Edward also added that it’s necessary for any marketing leader to be prepared to try things that may fail, because making mistakes is the best way to learn important lessons. 

“Some of the things we’ve done, maybe in hindsight, we should have done differently,” he said. “But I think that’s how you learn, as well, and it’s been a lot of fun and a lot of learning.”

3. Can you share some of the most interesting tips you’ve learned from speaking to experts on your own marketing podcast recently? 

Edward said, “From the podcast I host, I’ve chatted with a lot of content marketers, and I think the trend I’m seeing now is on repurposing. For example, we might run a webinar, which we then repurpose as a blog post, and then have the person come and do an interview on our podcast, and just try to get more out of the content and adapt it for different channels.”

“One other big change I’m seeing around content is that content teams are taking more time to create content for organic social media channels, and curating content that’s optimised for those platforms, particularly in B2B SaaS and MarTech.”

A good example of this is with LinkedIn, especially for people working in B2B businesses. Edward continued, “We’re seeing more focus on LinkedIn in particular, and building around the people, not the company account. So, building content around the employees, the subject matter experts, or the evangelists within the company, and using them as a way to distribute your content and your story.”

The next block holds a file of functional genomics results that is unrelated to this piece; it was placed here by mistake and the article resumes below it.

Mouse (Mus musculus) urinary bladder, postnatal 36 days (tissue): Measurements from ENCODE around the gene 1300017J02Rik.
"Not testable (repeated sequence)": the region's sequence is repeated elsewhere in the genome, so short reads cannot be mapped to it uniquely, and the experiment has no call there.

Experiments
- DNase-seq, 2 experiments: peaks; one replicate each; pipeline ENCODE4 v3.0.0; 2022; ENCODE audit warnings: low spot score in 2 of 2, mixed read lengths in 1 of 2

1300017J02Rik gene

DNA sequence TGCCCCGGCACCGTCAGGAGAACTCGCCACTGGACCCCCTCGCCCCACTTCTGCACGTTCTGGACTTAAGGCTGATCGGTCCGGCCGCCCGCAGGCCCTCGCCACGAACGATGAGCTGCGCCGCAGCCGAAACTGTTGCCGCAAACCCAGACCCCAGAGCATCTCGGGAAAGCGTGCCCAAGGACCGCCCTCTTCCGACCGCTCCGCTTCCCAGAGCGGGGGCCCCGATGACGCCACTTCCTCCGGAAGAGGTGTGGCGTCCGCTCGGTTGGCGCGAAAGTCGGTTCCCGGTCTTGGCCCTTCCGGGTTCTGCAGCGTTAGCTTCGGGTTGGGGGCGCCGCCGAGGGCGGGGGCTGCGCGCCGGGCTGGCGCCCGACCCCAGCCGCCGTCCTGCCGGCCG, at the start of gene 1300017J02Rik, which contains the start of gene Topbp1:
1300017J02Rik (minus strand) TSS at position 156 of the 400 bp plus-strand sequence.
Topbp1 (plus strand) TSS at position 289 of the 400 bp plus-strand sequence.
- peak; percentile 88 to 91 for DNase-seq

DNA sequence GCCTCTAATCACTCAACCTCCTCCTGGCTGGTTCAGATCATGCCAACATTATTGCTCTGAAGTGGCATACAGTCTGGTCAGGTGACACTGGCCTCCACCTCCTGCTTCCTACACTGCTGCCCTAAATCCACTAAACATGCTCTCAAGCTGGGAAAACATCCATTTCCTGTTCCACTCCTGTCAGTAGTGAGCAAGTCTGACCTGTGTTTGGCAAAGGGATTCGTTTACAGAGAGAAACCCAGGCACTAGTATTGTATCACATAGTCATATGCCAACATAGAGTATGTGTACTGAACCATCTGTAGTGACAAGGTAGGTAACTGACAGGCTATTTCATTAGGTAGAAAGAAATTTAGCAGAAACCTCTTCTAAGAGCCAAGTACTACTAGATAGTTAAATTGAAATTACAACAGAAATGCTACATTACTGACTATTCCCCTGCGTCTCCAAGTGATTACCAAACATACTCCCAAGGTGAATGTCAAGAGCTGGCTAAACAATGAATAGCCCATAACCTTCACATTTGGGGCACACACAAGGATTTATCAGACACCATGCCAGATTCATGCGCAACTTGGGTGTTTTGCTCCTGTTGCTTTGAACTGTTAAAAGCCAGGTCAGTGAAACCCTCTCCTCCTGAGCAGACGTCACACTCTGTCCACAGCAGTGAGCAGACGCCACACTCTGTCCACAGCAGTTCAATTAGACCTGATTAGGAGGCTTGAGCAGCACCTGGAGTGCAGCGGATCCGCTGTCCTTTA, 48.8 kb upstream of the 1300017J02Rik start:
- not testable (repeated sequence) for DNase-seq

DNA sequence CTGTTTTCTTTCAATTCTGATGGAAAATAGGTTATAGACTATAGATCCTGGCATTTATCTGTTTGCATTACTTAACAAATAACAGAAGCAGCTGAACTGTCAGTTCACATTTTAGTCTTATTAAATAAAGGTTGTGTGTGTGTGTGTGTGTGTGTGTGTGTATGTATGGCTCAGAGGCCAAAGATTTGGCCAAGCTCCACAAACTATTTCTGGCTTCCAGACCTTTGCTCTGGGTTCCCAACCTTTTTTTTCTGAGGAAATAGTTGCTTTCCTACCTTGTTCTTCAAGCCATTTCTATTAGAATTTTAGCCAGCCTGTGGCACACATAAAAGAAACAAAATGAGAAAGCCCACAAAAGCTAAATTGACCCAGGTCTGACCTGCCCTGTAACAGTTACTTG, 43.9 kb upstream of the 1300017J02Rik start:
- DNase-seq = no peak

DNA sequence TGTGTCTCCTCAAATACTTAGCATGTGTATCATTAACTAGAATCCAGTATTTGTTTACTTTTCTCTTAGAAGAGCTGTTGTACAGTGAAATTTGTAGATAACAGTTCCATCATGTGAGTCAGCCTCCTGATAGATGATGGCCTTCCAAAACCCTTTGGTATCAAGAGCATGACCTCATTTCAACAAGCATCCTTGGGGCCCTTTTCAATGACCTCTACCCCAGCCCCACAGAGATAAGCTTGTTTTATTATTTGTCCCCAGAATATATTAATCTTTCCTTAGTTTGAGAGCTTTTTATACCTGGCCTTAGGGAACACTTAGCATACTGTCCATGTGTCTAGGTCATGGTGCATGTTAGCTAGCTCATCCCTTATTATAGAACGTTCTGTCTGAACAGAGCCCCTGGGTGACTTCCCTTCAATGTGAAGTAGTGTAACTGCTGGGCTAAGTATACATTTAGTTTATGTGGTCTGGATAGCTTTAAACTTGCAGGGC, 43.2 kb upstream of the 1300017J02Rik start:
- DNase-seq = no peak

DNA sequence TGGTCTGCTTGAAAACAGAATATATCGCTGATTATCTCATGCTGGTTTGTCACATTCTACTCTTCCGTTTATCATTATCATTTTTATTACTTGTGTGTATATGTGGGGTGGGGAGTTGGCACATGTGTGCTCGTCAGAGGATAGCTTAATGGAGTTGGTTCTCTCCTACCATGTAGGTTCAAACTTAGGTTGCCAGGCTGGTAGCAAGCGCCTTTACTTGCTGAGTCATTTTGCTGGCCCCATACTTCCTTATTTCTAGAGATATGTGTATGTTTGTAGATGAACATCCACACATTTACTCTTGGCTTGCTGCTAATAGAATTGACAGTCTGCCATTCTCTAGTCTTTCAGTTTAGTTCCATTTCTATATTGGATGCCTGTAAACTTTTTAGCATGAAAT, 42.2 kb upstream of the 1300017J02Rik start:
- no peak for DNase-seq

And, finally, on a more general point, Edward pointed out the growing volume of content in the market as a trend to be conscious of.

He said, “The bar is getting higher. There’s so much content out there, and a lot of it’s not great, but a lot of it is really, really good. So, as a marketer, you always need to be educating, adding value, and informing and helping your audience.”

“To do that with content is great, but you need to make sure the quality is high enough. Marketers often speak about quality versus quantity in content. You need a good amount of content, but it needs to be really good as well.”

A few other highlights to look out for in this episode:

  1. More insight into Edward’s journey with Supermetrics so far, and how he plans to drive further growth over the next few years.
  2. Edward explains what qualities he believes are required to be a great marketing leader today.
  3. Which metrics Edward uses to track and measure the success of his demand generation strategy. 
  4. Edward’s recommendations of thought leaders and role models to follow, for marketers looking to learn and improve.